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One of the least-discussed aspects of criminal cases can also be one of the most important: the financial cost of pleading guilty.

I’m not talking about hiring a lawyer. I’m also not talking about the ways that a guilty plea could impact a person’s career opportunities or job hunt.

I’m talking about the costs and fines that the court imposes when you are found guilty.

In this blog-series I will give a summary of the main ways that court costs, fines, and expenses are categorized in Tuscaloosa County criminal courts.

“Court Costs”

Court costs is sometimes used to refer to any and all money you have to pay to the court when you plead guilty. However, in the clerk’s office it’s used to refer to something specific.

When you are found guilty of an offense, the judge will tell you that you are responsible for certain fees, restitution if there is any, and other court costs. What the Judge is referring to are the administrative costs connected to your case.  Simply put, there are a lot of expenses associated with running the clerk’s office. The “court costs” cover those expenses.

With other fees and fines you will have exact number amounts before your case is finalized, but that’s not the case for “court costs.” After you are found guilty, the judge will enter your plea paperwork into the computer. The clerk’s office will close your file and set to work calculating your “court costs” based on certain fact-specific information. Factors that influence court costs include things like how long a charge has been pending and whether subpoenas have been served.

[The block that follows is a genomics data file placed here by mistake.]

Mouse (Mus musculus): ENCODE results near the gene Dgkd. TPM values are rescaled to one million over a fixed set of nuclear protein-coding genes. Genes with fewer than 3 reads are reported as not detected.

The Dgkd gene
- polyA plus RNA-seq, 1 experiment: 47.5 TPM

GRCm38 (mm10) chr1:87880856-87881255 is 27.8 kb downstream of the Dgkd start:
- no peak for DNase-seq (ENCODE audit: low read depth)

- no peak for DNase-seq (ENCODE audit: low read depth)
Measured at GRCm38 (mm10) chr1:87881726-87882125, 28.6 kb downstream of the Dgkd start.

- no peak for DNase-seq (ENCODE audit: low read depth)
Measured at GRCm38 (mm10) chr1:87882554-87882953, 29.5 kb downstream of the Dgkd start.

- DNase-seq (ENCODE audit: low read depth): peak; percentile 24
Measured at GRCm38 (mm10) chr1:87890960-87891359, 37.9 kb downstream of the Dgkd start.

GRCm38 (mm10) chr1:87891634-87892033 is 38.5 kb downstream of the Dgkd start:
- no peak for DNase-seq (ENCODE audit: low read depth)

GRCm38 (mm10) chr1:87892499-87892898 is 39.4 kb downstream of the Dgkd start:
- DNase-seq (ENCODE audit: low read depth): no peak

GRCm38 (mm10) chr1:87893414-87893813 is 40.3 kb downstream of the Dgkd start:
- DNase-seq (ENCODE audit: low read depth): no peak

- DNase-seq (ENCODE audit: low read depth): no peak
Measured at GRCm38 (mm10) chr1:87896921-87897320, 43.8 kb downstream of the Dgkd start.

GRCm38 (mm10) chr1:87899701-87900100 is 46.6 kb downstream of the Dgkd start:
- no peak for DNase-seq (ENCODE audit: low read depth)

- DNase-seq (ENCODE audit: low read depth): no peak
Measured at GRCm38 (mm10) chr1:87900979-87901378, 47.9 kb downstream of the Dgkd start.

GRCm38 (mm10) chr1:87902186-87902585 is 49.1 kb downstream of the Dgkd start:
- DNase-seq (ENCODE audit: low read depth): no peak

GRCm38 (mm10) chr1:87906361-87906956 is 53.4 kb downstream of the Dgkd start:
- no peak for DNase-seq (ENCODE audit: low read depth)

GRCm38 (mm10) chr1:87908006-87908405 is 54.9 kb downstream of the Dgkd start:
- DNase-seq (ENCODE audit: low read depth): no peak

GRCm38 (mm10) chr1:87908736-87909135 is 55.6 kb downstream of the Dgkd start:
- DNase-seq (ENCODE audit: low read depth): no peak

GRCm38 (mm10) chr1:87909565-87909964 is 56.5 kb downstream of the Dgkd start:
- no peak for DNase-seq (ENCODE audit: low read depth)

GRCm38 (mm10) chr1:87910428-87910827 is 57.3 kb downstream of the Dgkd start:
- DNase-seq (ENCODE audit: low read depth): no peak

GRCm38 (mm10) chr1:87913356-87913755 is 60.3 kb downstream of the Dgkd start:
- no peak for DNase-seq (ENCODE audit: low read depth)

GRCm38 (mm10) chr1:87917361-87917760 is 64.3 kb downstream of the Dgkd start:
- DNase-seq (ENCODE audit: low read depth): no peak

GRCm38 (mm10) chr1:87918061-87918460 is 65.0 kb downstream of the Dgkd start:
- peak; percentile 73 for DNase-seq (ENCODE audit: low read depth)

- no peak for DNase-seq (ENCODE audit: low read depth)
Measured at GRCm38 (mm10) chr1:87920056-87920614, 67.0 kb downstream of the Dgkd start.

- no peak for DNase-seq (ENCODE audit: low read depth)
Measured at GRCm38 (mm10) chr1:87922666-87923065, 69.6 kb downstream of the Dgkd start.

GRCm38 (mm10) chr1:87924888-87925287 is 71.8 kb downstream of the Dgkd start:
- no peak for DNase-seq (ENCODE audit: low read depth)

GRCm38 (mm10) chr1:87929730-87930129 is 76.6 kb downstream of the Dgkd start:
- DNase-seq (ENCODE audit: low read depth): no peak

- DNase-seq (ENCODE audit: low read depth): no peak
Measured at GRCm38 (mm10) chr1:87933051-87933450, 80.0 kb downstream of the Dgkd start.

“Restitution”

Restitution is another word that people sometimes use as a catch-all to describe money you have to pay to the court. Like “court costs” it actually means something specific.

Restitution is the amount calculated to redress a victim’s loss. For example, say you are charged with criminal mischief in the third degree for knocking over someone’s $100.00 mailbox. The judge may order that restitution be paid to the victim in the amount of $100.00.

There are two important things to know about restitution. The first is this: you don’t have to agree to what the prosecutor is asking for. If you don’t want to agree to a certain restitution amount, the prosecutor may agree to leave it open and let the judge decide at a restitution hearing. Let’s go back to the mailbox example. Maybe the mailbox did cost $100.00 to buy new, but you happen to know that the victim only spent $10.00 to paint over where it had been scratched, and another $15.00 on a wooden post for it. At the hearing, your attorney might make that argument to the judge.

The second thing to know about restitution is that it is entirely separate from other court costs and fees. If you’re charged with possession of marijuana and you ask your lawyer what your restitution is. There’s a good chance that your lawyer’s answer will be “there is no restitution.” That doesn’t mean you won’t owe court costs or fees. If you plead guilty, you will. All it means is that you won’t owe anything to a specific victim because no property was damaged or stolen.

Conclusion

In sum, “court costs” refers to specific administrative expenses connected to the clerk’s office handling your case. Restitution refers to what you might owe a certain victim for damage to their property.

Part two will address the other fees and fines associated with pleading guilty to a charge in Tuscaloosa, Alabama.

If you’ve been charged with a crime or have concerns that you would like to discuss with a lawyer, call the Browne House at 205-293-5293 for a free consultation.